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  • Dental services are free of charge for children - but not for adults. ​
  • Discounts for senior citizens and people with a disability assessment or rehabilitation pension. ​
  • It is good to go to a dentist for checkups and periodontal treatment once a year. Regular checkups can prevent tooth decay. ​
  • It is therefore important to brush children's teeth daily - from the moment they start teething. ​
  • In Iceland, tap water is clean and fresh - water should be chosen rather than fruit juice and other acidic liquids that can damage teeth. ​
  • Children's dental services are paid in full by Sjúkratryggingar Íslands except for an annual ISK 2500 visitation fee. (Parents may need to share in the cost in the case of major dental operations). ​
  • The prerequisite for SÍ's copayment is that an individual's family dentist has been registered (through the SÍ's "Réttindagátt - Mínar síður" ( or at a dentist's office).​
  • The role of a family dentist is, for example, to call children in for regular checkups, to provide preventative services, and necessary dental services. ​
  • When an individual turns 18, they are no longer entitled to free dental services. ​
  • Sjúkratryggingar Íslands will pay for a portion of the cost of orthodontic services. ​
  • The services must be provided by an expert in orthodontics. ​
  • SÍ will pay for 95% of the cost if an individual has a cleft palate or a comparable condition. ​
  • It is important to be well acquainted with the conditions and rules in this regard. 

Prenatal Care and Childbirth

  • Pregnant women can go in for a prenatal examination. ​
  • Should a person not attend a prenatal examination appointment, the healthcare center will follow up with them and notify child protective services if necessary. ​
  • Prenatal examinations are free of charge and take place at the healthcare center or in a hospital. ​
  • The purpose of prenatal care is to aid the health of mother and child, through support and consultation, by analyzing risk factors and responding to them, as well as by offering general information about pregnancies and births. ​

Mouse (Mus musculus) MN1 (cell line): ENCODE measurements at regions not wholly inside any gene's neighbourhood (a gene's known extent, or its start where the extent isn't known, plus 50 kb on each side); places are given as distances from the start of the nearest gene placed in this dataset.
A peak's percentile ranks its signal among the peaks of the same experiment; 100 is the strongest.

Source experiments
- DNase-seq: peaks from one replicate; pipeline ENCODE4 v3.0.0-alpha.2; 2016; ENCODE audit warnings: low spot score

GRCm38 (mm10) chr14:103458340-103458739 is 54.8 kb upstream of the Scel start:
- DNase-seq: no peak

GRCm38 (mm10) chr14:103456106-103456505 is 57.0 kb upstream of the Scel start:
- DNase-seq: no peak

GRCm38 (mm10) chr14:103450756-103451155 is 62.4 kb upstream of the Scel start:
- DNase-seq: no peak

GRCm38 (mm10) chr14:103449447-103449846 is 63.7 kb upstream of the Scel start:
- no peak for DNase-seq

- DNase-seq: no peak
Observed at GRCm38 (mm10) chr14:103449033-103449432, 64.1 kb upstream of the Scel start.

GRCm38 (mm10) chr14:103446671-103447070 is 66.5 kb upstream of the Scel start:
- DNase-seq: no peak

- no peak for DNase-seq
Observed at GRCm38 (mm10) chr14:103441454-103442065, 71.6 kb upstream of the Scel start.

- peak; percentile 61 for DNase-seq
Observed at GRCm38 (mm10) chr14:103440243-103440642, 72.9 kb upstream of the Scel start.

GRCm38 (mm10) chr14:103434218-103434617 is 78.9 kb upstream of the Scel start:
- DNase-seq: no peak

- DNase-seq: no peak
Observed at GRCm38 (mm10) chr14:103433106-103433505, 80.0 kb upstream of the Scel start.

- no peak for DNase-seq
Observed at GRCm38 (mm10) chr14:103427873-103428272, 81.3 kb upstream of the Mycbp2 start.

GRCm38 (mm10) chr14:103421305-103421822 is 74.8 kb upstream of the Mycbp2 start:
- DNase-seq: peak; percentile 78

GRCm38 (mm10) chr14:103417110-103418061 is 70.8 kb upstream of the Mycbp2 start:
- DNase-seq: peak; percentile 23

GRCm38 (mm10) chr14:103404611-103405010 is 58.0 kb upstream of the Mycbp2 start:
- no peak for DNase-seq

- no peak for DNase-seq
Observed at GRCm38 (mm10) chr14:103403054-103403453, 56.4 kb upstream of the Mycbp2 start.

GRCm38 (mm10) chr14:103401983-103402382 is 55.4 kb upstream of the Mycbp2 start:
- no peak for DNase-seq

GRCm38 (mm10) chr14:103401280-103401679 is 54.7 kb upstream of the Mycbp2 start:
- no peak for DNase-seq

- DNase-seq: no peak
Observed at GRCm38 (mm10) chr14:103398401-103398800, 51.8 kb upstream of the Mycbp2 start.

• Midwives oversee prenatal care and they will consult the general practitioners and obstetricians at healthcare centers if necessary. ​
  • Once a pregnancy is confirmed, it is advisable to contact a midwife at a healthcare center and make an appointment for the first checkup and consultation. ​
  • The first appointment is generally before the 12th week of the pregnancy.​
  • Each person will go in for prenatal care an average of 7-10 times during the pregnancy. ​
  • The midwife is available for phone consultation between each examination. ​
  • On each visit, the overall health and well-being of the expectant mother is discussed and consultation and education is provided.​
  • The blood pressure is measured and urine is screened for proteins.​
  • The fetus' heart rate is checked from the 16th week onwards. ​
  • Screenings are available including for anemia, Hepatitis B and C, HIV and rubella. ​
  • In a normal pregnancy, two sonograms are offered, at week 12 and week 20 of the pregnancy, at the fetal diagnosis ward at Landspítalinn university hospital. 
  • Most children in Iceland are born in hospitals and it is not necessary to pay for maternity services at the hospital. ​
  • Home births do take place as well, although a midwife will be present during those. ​
  • If the birth is without complications, and the mother and child are healthy, they will usually return home the same day or the following day. ​